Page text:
Thursday, July 21, 2011

Opinions on Public Health

Keith discusses his views on Public Health in his (somewhat long) blog post. First things first - what is the role of public health (also referred to as population health)?

My thoughts - to analyze, record and improve the health of the population as a whole by collecting data about individuals, researching trends across populations and appropriating and distributing best practices and care for individuals.

A few observations:
I didn't use the word patient, but instead "individuals". This is because the population consists of both patients as well as non-patients.
Data is collected per individual but the analysis and research should be across a defined population.
Finally, to complete the circle to improve the health of the population, feeding best practices back into individual cases (patients and non-patients). Care can be delivered and best practices adopted only if this happens at the level of the individual.

So, in some sense, I see public health starting off by dealing with the patient level, moving to the population level and then coming back down to the patient level. Here is a little illustration to help:

I've already discussed some of the challenges of the political and jurisdictional nature here.

There are some technical challenges that we need to overcome in order to architect a sensible solution for automating data collection in public health. Some of these have to do with standards that are currently being worked on in HL7 as well as profiles being written in IHE. Are we there yet from a technical perspective? Absolutely not. However, we are a LOT further along compared to the challenges faced operationally and politically. Power and Money drive too much in this country. Right now, nobody wants to cooperate unless there is some form of profit associated - or at the minimum, no loss of one's powers and jurisdiction.

I was fortunate to have an interesting discussion with a couple of other people at IHE - MW, LF and NK at lunch today about the challenges in applying automating solutions to the public health areas.

This, like a lot of things, is a situation of "Catch 22" or a cycle where it is difficult to get the first step going. Since the states own public health data, and the center needs to purchase it from them, the states want incentives to conform to any standards developed by the center. Vendors obviously want one set of standards across the country while the different states have no incentives to agree upon one standard set of data or workflows. In fact, I will go on to say that I don't think that in public health, there is even an agreed upon workflow to collect the necessary individual data and what to do with it.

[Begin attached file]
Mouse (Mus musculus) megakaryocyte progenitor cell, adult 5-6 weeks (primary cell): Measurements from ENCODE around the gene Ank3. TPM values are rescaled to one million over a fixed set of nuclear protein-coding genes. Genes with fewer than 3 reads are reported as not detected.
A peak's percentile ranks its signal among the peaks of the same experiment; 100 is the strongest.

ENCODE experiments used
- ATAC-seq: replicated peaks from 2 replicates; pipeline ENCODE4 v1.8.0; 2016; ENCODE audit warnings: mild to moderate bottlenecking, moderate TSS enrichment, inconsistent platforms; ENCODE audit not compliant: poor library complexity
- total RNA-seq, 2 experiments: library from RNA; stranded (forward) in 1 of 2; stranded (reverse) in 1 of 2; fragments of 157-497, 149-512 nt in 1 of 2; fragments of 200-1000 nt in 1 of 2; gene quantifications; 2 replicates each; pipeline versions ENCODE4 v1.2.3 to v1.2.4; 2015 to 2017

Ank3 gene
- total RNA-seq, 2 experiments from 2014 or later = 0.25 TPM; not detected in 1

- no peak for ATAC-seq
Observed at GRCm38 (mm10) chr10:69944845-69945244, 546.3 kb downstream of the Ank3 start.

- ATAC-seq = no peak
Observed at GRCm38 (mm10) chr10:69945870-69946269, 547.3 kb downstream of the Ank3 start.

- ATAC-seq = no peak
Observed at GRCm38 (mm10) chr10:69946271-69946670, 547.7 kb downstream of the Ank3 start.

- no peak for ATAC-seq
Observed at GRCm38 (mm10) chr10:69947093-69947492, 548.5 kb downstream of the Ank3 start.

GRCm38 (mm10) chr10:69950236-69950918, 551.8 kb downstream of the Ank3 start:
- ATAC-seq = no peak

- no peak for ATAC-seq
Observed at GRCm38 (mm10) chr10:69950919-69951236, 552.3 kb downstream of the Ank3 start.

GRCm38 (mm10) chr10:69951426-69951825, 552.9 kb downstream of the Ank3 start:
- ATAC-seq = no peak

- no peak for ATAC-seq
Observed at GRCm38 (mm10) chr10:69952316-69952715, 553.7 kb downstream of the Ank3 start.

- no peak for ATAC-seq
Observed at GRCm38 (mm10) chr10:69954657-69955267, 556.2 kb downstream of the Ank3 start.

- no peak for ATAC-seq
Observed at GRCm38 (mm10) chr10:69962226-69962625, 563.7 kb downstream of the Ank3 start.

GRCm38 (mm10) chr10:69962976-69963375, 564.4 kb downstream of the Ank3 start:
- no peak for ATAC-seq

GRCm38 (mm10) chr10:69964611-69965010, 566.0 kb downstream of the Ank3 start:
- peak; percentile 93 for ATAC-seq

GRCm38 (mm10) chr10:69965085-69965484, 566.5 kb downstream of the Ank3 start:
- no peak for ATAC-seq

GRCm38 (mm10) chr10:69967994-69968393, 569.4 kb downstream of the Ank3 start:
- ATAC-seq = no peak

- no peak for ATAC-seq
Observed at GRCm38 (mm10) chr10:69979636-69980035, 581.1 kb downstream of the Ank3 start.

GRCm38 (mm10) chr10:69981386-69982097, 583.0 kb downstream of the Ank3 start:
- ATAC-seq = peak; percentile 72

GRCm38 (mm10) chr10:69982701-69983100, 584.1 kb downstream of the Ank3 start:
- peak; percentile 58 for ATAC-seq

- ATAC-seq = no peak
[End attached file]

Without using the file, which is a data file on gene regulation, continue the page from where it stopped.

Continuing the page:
So, there are several challenges, and how do we move forward? First, we need to establish common workflows and data requirements. Next, we need to create standards while engaging both vendors and experts from areas of patient care, non-patient information collection as well as public health. Then, maybe create a new standard? Okay, let's rephrase that to agree upon a single standard for each of the different domains withing public health. It is important to try to standardize the workflow too. Finally, getting the buy-in from the states to require the use of these standards.

At the lunch table, we discussed how it would help to have a pilot first. The pilot should be one or two states with a handful of hospitals / provider organizations. It is important to restrict the participation to a handful of hospitals and provider organizations to allow for standards and profiles to mature before expanding the pilot for general consumption. This would also give the opportunity to demonstrate the possible savings from the pilot sites.


IHE's ITI and QRPH committees today met again to discuss the similarities and differences between RPE and XDW. I'll start first by giving a quick overview of what each profile is and then discuss my viewpoints on the comparison.

RPE - Retrieve Process for Execution